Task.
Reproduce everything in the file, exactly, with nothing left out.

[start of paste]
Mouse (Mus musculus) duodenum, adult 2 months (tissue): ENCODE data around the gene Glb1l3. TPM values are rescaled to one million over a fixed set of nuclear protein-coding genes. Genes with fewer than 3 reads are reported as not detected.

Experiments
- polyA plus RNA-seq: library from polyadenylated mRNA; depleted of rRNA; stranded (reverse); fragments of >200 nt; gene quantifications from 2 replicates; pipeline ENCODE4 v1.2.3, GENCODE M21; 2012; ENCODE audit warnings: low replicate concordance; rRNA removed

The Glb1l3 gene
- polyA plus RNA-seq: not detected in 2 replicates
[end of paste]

Mouse (Mus musculus) duodenum, adult 2 months (tissue): ENCODE data around the gene Glb1l3. TPM values are rescaled to one million over a fixed set of nuclear protein-coding genes. Genes with fewer than 3 reads are reported as not detected.

Experiments
- polyA plus RNA-seq: library from polyadenylated mRNA; depleted of rRNA; stranded (reverse); fragments of >200 nt; gene quantifications from 2 replicates; pipeline ENCODE4 v1.2.3, GENCODE M21; 2012; ENCODE audit warnings: low replicate concordance; rRNA removed

The Glb1l3 gene
- polyA plus RNA-seq: not detected in 2 replicates